Am I being too picky?

Posted: April 20, 2012 in Blog Post
Tags: , ,

I seem to have a reputation…

I don’t mean it in a bad way.  At least it isn’t a bad one at the moment.  However, if this trend keeps up it may be a curse…

I am a huge Arts cheerleader!  I always want people’s creative endeavors to succeed.  That includes companies as well.  It’s always hard when you walk away disappointed from a production that didn’t have what you were hoping it would.  Being the cheerleader that I am, I used to always be eager to help out when needed.  I would work it out so that I can be of some assistance to someone somewhere.

For the second time this year, I have already been offered a featured bit in a show that I didn’t audition for. Both offers were for song and dance roles.  The first, I couldn’t take because it would interfere too much with my 9-5.  And since they have always been to incredible to me, I figured sacrificing a few months to commit to the nursery  was the least that I could do.

So when something like this happens, the offers, that is, I look at a couple of things.  I like to see what it is that I am getting myself into.  I mean, a few years ago, I would have said, sure no problem and pitched in.  Now, I am trying to put together a quality body of work and I want to break outside of the casting mold that I seem to fit so snugly into.  Part of that requires that I think more carefully about what I commit to.

First, I look at the show.   Is it something that I know?  If not, I read about it and try and find the soundtrack, if it’s a musical, and/or script.  I see if I like it.  Is it something that I can see myself not getting bored with?  Will by the third week I begin to feel like “Oh gawd, I don’t wanna go to rehearsal.” ?   If so, then that puts an end to the search for my answer. However, if I am excited about the role/script, then I proceed to the next level.

Second, I look at the creative staff.  The Director, Choreographer, Music/Vocal Director(s), Stage Manager, and the Producer.  Have I worked with each one before?  If so, what was my experience like?  If not, am I familiar with their works?  What was my gut reaction to their works?  Instinct it the best decision maker when you are ever in a jam.  My problem is that I am such a cheerleader that I will overlook my gut reaction and pay the price later.  But I am not here to be negative.  So let’s move on…   Whilst I have been so terrible about keeping everything written down, like I promised that I would, I do keep my ears open about who’s doing what and what others thought.  It’s important to learn not only from my own mistakes, but also others, if I can.  If I have a gut feeling about any of the above, I step away from the project.  If I am happy with the people, I check out one more thing…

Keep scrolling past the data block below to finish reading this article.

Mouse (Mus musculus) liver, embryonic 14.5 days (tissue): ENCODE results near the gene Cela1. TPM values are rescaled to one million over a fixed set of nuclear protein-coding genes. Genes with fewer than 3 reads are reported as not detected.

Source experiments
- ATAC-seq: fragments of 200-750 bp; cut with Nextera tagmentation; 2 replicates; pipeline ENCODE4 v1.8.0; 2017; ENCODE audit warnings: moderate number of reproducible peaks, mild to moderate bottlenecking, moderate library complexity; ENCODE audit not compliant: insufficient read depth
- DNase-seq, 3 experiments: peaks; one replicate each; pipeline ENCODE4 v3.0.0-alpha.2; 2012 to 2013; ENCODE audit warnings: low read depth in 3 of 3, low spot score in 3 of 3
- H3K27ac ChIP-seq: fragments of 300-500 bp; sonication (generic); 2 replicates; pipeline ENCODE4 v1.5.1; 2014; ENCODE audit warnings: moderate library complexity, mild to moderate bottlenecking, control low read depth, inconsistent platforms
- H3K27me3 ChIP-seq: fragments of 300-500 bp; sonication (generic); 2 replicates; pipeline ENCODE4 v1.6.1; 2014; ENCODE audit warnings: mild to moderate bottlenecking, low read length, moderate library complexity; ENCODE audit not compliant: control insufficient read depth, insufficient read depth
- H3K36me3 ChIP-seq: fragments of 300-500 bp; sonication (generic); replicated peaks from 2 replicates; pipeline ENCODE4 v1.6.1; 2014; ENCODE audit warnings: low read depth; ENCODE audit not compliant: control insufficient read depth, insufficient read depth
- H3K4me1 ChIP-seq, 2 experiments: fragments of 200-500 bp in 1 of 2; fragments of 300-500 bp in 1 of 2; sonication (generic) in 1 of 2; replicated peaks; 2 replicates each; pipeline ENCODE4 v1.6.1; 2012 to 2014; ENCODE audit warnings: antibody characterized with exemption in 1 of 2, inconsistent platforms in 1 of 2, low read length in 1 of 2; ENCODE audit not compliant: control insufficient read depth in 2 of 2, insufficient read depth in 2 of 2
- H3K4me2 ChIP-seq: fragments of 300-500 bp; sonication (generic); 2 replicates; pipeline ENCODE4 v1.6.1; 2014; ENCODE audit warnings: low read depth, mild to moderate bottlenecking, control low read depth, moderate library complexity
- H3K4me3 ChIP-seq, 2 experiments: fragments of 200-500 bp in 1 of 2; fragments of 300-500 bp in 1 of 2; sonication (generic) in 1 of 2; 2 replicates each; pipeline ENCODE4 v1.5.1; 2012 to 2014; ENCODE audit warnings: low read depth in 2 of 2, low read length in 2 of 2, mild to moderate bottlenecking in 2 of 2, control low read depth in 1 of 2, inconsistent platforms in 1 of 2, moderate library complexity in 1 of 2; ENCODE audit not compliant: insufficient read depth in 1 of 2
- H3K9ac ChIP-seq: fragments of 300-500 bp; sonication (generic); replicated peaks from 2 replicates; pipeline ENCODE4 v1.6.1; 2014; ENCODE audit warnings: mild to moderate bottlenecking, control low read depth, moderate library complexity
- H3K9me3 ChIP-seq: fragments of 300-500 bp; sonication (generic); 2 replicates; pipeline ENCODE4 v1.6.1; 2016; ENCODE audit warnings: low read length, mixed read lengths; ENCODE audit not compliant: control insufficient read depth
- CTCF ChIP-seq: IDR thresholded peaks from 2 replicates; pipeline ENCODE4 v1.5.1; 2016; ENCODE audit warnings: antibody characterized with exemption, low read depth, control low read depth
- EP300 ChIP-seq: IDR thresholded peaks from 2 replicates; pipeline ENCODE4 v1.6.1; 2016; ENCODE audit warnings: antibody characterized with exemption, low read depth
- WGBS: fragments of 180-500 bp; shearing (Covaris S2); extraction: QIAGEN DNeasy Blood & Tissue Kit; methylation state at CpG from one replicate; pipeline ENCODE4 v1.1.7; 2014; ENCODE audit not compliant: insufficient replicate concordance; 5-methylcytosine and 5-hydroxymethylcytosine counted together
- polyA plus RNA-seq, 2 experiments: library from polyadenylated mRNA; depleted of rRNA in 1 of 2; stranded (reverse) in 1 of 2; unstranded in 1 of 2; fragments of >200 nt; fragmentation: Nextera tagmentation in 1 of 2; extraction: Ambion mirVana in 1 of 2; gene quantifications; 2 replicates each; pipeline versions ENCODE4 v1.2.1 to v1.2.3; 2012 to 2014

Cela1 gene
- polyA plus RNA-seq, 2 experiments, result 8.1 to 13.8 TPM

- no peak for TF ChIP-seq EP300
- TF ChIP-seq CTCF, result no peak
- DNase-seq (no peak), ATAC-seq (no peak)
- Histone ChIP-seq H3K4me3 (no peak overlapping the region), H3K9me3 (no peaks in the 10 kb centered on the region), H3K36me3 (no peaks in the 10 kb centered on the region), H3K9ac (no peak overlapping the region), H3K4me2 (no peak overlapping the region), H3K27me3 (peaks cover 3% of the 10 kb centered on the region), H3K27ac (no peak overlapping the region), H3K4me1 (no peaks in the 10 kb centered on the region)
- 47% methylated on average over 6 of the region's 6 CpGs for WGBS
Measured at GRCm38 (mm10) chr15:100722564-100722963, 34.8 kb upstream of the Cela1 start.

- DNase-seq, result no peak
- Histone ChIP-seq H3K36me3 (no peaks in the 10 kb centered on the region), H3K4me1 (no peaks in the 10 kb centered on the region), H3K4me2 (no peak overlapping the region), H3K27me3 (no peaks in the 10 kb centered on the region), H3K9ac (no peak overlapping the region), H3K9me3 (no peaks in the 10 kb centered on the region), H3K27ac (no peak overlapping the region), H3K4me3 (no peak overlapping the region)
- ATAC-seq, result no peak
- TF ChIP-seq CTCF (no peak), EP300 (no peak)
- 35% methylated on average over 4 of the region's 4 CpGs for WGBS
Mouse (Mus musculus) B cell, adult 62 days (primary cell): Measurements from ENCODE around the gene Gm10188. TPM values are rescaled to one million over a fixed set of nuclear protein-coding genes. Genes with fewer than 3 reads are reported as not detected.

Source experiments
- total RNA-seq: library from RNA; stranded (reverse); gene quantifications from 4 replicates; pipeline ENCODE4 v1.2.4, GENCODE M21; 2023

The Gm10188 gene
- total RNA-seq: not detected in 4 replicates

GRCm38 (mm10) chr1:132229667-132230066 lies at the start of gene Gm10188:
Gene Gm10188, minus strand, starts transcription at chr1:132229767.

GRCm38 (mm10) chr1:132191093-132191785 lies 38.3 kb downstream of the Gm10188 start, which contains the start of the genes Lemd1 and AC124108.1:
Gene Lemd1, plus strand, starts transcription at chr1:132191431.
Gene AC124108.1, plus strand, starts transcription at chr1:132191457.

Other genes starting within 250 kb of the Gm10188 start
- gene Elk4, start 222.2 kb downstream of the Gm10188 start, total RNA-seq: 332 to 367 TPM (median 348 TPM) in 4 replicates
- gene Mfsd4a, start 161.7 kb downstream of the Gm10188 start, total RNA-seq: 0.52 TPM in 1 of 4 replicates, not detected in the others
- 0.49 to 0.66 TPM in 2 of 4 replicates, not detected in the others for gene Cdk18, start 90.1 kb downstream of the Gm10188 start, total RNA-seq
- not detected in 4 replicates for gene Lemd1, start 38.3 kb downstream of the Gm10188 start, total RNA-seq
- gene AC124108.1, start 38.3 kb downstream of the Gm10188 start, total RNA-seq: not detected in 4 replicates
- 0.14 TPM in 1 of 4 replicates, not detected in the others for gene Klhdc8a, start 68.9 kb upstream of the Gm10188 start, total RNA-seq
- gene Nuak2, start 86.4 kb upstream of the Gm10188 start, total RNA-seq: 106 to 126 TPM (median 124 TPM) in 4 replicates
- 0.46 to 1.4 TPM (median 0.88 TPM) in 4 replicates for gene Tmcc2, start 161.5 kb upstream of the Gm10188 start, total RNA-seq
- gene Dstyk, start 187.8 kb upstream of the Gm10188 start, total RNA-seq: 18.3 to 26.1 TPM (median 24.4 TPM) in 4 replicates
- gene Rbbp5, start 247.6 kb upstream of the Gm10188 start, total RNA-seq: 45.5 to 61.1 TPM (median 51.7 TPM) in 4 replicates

I lastly look at the company.  What’s their reputation like?  Do they have quality productions?  Do I have  a history with them?  If so, what’s that like?  If not, what’s the word on how they treat their actors?  There’s nothing worse that joining a company only to find that the work you put into the production, on your own time, is not appreciated, or worse, completely ignored.  Thus making the production less about a collaboration and more about “do what you’re told” vibe.  That’s the crappiest way to experience a theatre.

As I said before, I sadly declined the first offer because I wanted to focus on the nursery.  This second offer was different.  I looked at my list above, checked my gut feelings, and I have to decline once again.  I feel just awful about doing so, but if I am not going to be at my best, I would be a hinderance to their production.  That serves neither the show nor myself.

The hard part is actually telling the people that you are going to pass on their production.  Especially if you like the company.   This is where my fear comes in.  Because I’ve now turned down a second offer, will I begin  to get a different reputation?  I’ve never been one to act like a snob or ego-centric because I feel like that puts an actor at an arm’s distance from the audience when an actor should want to connect wholeheartedly with them.  Will people now think of me as “acting as though I am better than…”?

Here’s to hoping that I haven’t burned any bridges.

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